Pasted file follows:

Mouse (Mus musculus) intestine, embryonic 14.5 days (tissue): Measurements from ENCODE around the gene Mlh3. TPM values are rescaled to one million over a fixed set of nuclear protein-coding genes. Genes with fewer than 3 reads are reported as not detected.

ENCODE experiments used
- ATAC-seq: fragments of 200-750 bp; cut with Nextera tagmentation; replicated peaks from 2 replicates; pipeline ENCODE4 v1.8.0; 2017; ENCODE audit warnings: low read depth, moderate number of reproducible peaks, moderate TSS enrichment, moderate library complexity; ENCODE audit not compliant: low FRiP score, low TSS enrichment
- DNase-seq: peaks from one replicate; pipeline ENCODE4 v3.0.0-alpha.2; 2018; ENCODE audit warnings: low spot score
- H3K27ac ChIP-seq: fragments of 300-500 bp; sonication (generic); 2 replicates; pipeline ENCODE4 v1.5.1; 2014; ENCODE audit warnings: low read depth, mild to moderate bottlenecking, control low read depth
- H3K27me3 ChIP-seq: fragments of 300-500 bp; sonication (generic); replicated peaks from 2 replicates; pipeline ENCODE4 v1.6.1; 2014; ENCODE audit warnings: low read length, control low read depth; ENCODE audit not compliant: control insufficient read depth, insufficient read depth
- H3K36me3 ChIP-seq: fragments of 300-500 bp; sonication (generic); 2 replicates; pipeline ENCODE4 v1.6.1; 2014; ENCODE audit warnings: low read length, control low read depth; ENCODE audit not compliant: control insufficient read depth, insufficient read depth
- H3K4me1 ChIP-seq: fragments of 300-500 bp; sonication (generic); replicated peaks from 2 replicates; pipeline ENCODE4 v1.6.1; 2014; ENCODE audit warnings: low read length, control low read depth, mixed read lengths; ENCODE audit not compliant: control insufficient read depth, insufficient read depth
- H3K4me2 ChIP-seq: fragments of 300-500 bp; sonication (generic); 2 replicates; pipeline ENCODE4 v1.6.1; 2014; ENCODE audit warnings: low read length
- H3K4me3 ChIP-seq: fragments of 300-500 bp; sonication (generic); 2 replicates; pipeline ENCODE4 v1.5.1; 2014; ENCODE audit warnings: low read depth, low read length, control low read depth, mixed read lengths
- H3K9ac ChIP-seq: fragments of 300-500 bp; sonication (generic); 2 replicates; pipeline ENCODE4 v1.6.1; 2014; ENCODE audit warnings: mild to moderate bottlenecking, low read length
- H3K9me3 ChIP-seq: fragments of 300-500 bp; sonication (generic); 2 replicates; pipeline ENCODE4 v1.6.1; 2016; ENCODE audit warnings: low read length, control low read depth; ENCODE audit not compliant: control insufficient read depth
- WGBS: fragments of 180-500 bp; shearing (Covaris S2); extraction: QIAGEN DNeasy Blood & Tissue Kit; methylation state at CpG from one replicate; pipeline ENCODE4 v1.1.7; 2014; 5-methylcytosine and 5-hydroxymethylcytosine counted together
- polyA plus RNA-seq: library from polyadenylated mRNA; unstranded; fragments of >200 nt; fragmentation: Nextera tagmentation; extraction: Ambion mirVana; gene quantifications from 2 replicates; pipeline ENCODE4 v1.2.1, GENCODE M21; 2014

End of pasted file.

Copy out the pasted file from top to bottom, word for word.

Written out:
Mouse (Mus musculus) intestine, embryonic 14.5 days (tissue): Measurements from ENCODE around the gene Mlh3. TPM values are rescaled to one million over a fixed set of nuclear protein-coding genes. Genes with fewer than 3 reads are reported as not detected.

ENCODE experiments used
- ATAC-seq: fragments of 200-750 bp; cut with Nextera tagmentation; replicated peaks from 2 replicates; pipeline ENCODE4 v1.8.0; 2017; ENCODE audit warnings: low read depth, moderate number of reproducible peaks, moderate TSS enrichment, moderate library complexity; ENCODE audit not compliant: low FRiP score, low TSS enrichment
- DNase-seq: peaks from one replicate; pipeline ENCODE4 v3.0.0-alpha.2; 2018; ENCODE audit warnings: low spot score
- H3K27ac ChIP-seq: fragments of 300-500 bp; sonication (generic); 2 replicates; pipeline ENCODE4 v1.5.1; 2014; ENCODE audit warnings: low read depth, mild to moderate bottlenecking, control low read depth
- H3K27me3 ChIP-seq: fragments of 300-500 bp; sonication (generic); replicated peaks from 2 replicates; pipeline ENCODE4 v1.6.1; 2014; ENCODE audit warnings: low read length, control low read depth; ENCODE audit not compliant: control insufficient read depth, insufficient read depth
- H3K36me3 ChIP-seq: fragments of 300-500 bp; sonication (generic); 2 replicates; pipeline ENCODE4 v1.6.1; 2014; ENCODE audit warnings: low read length, control low read depth; ENCODE audit not compliant: control insufficient read depth, insufficient read depth
- H3K4me1 ChIP-seq: fragments of 300-500 bp; sonication (generic); replicated peaks from 2 replicates; pipeline ENCODE4 v1.6.1; 2014; ENCODE audit warnings: low read length, control low read depth, mixed read lengths; ENCODE audit not compliant: control insufficient read depth, insufficient read depth
- H3K4me2 ChIP-seq: fragments of 300-500 bp; sonication (generic); 2 replicates; pipeline ENCODE4 v1.6.1; 2014; ENCODE audit warnings: low read length
- H3K4me3 ChIP-seq: fragments of 300-500 bp; sonication (generic); 2 replicates; pipeline ENCODE4 v1.5.1; 2014; ENCODE audit warnings: low read depth, low read length, control low read depth, mixed read lengths
- H3K9ac ChIP-seq: fragments of 300-500 bp; sonication (generic); 2 replicates; pipeline ENCODE4 v1.6.1; 2014; ENCODE audit warnings: mild to moderate bottlenecking, low read length
- H3K9me3 ChIP-seq: fragments of 300-500 bp; sonication (generic); 2 replicates; pipeline ENCODE4 v1.6.1; 2016; ENCODE audit warnings: low read length, control low read depth; ENCODE audit not compliant: control insufficient read depth
- WGBS: fragments of 180-500 bp; shearing (Covaris S2); extraction: QIAGEN DNeasy Blood & Tissue Kit; methylation state at CpG from one replicate; pipeline ENCODE4 v1.1.7; 2014; 5-methylcytosine and 5-hydroxymethylcytosine counted together
- polyA plus RNA-seq: library from polyadenylated mRNA; unstranded; fragments of >200 nt; fragmentation: Nextera tagmentation; extraction: Ambion mirVana; gene quantifications from 2 replicates; pipeline ENCODE4 v1.2.1, GENCODE M21; 2014